Short Film: When I Get Back From Massachusetts
Can home movies be considered art? Filmmaker Zach Iannazzi transforms some homemade fishing and hunting films from 1952 into an artistic piece with When I Get Back From Massachusetts. A group of manly outdoorsmen paddle upstream for a guys-only trip to catch some fresh water fish and take down a couple of bucks to tie their trunks on the drive back. With what appears to be minimal editing, but accompanied by a disorienting soundtrack, the film is a hyperreal journey to a different time and a different world.
The film is literally launched with a boat launch made by a bunch of anonymous men into the river. Immediately, we are thrown into a confusing landscape with nighttime cinematography where not much makes sense visually. But, Iannazzi scores these flashing images of trees and water with the ultra-crisp and clear sounds of birds chirping. The wildlife sounds are startlingly authentic, connecting us with the environment we cannot see.
The men, i.e. the “stars” of the film, are then made known to us as they relax playing card games the night before their big day of fishing and hunting.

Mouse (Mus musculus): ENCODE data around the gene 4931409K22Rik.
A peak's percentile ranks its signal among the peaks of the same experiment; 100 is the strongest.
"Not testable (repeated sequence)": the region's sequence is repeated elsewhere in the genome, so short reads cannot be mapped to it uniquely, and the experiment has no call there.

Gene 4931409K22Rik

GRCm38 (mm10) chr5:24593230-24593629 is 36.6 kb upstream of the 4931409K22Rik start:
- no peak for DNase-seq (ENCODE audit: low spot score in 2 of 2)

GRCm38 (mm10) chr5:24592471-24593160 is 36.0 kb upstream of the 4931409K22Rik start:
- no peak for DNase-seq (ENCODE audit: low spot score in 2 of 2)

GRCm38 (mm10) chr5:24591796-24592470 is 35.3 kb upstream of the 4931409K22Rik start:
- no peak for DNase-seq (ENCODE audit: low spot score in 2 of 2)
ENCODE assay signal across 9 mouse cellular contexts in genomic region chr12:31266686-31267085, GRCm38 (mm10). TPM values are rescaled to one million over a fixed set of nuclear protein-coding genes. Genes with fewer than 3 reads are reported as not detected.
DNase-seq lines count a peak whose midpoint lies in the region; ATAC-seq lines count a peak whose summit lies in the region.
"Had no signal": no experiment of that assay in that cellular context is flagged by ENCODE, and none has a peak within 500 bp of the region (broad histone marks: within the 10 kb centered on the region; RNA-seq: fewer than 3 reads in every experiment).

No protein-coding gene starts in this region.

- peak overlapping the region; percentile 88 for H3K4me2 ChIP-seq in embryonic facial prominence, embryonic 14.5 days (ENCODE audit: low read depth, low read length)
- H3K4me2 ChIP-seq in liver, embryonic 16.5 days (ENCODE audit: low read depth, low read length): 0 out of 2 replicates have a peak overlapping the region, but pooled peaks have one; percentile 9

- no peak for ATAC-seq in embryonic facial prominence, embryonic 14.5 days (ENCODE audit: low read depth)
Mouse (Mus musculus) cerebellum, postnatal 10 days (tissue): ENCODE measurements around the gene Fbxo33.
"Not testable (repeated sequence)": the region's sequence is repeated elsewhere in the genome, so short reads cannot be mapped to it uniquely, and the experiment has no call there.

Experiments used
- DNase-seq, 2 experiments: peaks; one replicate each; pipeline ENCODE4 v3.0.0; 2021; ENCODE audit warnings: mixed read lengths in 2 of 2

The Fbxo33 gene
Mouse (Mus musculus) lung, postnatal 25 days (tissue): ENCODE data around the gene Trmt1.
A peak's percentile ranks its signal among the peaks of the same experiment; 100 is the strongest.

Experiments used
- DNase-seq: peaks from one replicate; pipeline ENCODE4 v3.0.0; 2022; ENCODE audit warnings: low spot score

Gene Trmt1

When they finally get to the business of catching prey the next day, the actual film is, like the soundtrack, surprisingly ultra-crisp and clear as if the celluloid has been perfectly preserved since the footage was shot nearly 60 years earlier. The colors are exceedingly sharp and, with the exception of a few out-of-focus shots, the super-reality of the cinematography almost makes the images unreal, as if they are museum displays.
For example, one of the shots towards the end features a man in a red jacket out to wading height in the lake, casting his line further out into the water. Each ripple of water around this man looks perfectly placed, as if the scene were designed to be just perfect, rather than just being caught by happenstance by an amateur cameraman.
At this point, too, Iannazzi begins altering the soundtrack, going from authentic bird noises to a surreal, echoing call that sounds human, but maybe isn’t. The men, although they are killing animals for either food or sport, seem to display a respect for the bounty that nature is providing for them. However, perhaps nature isn’t so thrilled and can only voice its frustration through haunting echoes.
If you want to see more films by Zach Iannazzi, he’s uploaded a few more samples to Vimeo.
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